Carmen - 9 Jan., 1937  (Papi;  Ponselle, Rayner, Bodanya, Huehn)   (2-St Laurent Studio YSL T-649)
Item# OP3235
Availability: Usually ships the same business day

Product Description

Carmen - 9 Jan., 1937  (Papi;  Ponselle, Rayner, Bodanya, Huehn)   (2-St Laurent Studio YSL T-649)
OP3235. CARMEN, Live Performance, 9 Jan., 1937, w.Gennaro Papi Cond. Met Opera Ensemble; Rosa Ponselle, Sydney Rayner, Natalie Bodanya, Julius Huehn, Thelma Votipka, Helen Olheim, Giordano Paltrinieri, George Cehanovsky, Louis D'Angelo & Wilfred Engelman. (Canada) 2-St Laurent Studio YSL T-649. Transfers by Yves St Laurent.


"Carmen was the last role taken on by Rosa Ponselle in her two-decade Met career. Her portrayal was very controversial at the time and has remained so. Olin Downes, chief music critic at the New York Times, savaged her, which reportedly hurt the singer deeply. He began, 'We have never heard Miss Ponselle sing so badly, and we have seldom seen the part enacted in such an artificial and generally unconvincing manner'. The review did not go uphill after that. Audiences, on the other hand, loved Ponselle's Carmen at the time, and music lovers and critics have been split ever since.

In Fanfare 3:6 I reviewed the Met's own reissue of Ponselle's final appearance with the company, on tour in Cleveland on April 17, 1937. Although I thought the overall performance suffered from end-of-the-tour fatigue, I was extremely positive about her. Back in the house she is heard to much better advantage, and there is no question that this is the Ponselle Carmen to own, especially in St. Laurent Studio's superb transfer. (One defect is an obvious scratch on the source material for just a brief moment in the final scene, but it goes away quickly).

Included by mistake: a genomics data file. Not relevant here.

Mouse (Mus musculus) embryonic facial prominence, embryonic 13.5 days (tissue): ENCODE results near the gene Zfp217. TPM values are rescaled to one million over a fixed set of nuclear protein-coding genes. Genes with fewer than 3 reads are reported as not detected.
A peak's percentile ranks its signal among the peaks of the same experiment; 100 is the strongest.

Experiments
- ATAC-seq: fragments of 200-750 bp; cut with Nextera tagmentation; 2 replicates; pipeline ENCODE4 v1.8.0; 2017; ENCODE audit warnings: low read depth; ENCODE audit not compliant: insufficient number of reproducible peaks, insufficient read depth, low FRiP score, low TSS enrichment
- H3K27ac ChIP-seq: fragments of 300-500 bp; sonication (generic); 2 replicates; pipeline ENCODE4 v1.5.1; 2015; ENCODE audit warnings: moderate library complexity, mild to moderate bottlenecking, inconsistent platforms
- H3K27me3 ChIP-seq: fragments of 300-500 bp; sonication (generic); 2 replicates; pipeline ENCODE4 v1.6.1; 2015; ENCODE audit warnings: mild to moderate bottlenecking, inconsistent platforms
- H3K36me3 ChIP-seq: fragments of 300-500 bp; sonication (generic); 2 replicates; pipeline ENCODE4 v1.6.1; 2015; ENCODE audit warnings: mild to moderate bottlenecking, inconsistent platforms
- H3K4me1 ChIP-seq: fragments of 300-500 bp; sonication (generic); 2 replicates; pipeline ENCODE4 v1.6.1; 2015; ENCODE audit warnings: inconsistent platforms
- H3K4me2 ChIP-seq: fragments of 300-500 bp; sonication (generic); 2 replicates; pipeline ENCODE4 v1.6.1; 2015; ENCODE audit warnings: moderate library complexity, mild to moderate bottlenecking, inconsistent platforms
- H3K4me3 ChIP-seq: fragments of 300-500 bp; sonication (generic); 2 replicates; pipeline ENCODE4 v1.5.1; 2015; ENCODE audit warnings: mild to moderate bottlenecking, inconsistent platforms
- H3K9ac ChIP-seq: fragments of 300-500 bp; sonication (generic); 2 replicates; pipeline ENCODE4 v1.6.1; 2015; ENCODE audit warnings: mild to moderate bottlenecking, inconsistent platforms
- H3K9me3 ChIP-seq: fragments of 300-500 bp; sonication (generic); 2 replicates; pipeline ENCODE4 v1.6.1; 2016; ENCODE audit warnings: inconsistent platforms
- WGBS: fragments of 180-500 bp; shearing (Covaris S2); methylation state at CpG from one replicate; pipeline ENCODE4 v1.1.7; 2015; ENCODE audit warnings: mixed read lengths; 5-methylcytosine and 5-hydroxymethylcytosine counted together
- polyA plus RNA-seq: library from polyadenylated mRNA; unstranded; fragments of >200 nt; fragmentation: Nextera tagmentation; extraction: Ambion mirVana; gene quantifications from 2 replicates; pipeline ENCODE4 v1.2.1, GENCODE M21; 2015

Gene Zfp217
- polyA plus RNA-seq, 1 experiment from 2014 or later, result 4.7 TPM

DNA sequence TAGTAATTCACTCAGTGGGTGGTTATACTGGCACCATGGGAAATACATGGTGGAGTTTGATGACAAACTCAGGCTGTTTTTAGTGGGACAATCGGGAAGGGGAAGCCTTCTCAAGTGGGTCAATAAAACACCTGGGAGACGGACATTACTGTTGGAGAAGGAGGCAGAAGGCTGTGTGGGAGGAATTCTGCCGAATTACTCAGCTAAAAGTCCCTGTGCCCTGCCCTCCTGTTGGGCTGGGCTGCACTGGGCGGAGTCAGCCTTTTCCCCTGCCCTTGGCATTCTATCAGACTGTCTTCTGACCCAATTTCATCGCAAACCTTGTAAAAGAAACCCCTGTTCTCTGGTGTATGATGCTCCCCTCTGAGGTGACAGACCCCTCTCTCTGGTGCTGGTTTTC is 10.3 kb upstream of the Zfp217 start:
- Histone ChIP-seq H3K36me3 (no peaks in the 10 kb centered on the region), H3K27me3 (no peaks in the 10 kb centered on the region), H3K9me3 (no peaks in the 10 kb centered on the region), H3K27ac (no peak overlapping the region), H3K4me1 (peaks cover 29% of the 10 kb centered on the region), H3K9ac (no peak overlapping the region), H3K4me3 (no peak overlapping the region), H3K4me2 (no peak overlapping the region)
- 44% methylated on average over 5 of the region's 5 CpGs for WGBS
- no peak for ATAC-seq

For those readers who love detail, here is the history of Ponselle's Carmen performances at the Met. I reproduce it here in part to show how much experience she had with the role, and how many opportunities she had to make subtle adjustments in her portrayal by the time of this 1937 broadcast. All performances listed below took place at the Metropolitan Opera House unless otherwise specified.